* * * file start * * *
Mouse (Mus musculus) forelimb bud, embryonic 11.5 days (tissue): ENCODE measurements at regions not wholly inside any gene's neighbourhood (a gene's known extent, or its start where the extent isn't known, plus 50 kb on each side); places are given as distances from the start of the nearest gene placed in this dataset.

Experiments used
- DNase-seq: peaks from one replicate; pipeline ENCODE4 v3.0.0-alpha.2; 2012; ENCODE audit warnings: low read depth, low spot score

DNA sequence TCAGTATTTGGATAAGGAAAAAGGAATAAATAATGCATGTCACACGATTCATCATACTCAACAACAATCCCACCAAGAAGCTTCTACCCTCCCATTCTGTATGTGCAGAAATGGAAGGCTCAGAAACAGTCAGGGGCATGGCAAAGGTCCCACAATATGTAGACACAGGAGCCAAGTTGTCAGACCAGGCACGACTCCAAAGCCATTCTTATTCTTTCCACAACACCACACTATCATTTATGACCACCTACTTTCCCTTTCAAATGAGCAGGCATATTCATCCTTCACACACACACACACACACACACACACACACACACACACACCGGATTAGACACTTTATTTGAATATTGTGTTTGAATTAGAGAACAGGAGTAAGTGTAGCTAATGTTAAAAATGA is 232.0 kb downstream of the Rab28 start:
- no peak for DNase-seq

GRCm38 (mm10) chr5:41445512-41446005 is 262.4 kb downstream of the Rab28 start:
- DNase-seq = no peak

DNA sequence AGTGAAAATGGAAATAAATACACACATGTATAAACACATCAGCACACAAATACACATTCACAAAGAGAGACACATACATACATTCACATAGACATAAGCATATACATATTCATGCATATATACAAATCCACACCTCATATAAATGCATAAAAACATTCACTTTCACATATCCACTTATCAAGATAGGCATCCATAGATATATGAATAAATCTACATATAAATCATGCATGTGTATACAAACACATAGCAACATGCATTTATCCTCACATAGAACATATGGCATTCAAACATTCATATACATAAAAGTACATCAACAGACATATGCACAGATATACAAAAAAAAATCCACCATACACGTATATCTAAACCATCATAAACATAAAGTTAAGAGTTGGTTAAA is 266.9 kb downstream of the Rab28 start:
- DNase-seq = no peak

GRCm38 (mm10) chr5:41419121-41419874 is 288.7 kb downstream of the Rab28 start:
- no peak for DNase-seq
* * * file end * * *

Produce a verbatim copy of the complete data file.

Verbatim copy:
Mouse (Mus musculus) forelimb bud, embryonic 11.5 days (tissue): ENCODE measurements at regions not wholly inside any gene's neighbourhood (a gene's known extent, or its start where the extent isn't known, plus 50 kb on each side); places are given as distances from the start of the nearest gene placed in this dataset.

Experiments used
- DNase-seq: peaks from one replicate; pipeline ENCODE4 v3.0.0-alpha.2; 2012; ENCODE audit warnings: low read depth, low spot score

DNA sequence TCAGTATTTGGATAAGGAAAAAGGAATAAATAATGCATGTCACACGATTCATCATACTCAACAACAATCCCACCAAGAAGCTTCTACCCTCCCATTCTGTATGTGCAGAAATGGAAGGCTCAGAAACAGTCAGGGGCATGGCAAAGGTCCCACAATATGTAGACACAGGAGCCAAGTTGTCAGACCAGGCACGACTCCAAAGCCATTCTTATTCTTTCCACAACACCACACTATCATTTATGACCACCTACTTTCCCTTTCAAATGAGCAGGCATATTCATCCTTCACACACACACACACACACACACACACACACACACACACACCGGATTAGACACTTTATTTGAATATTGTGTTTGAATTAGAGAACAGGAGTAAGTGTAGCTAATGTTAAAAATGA is 232.0 kb downstream of the Rab28 start:
- no peak for DNase-seq

GRCm38 (mm10) chr5:41445512-41446005 is 262.4 kb downstream of the Rab28 start:
- DNase-seq = no peak

DNA sequence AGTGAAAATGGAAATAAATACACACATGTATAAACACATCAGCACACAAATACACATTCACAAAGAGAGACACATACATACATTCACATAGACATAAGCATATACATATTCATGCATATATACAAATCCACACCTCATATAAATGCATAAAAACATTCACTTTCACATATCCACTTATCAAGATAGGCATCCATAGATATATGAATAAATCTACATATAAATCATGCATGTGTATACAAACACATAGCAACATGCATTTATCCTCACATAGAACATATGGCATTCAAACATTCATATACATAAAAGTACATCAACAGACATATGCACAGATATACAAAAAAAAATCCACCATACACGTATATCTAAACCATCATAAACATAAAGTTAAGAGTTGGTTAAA is 266.9 kb downstream of the Rab28 start:
- DNase-seq = no peak

GRCm38 (mm10) chr5:41419121-41419874 is 288.7 kb downstream of the Rab28 start:
- no peak for DNase-seq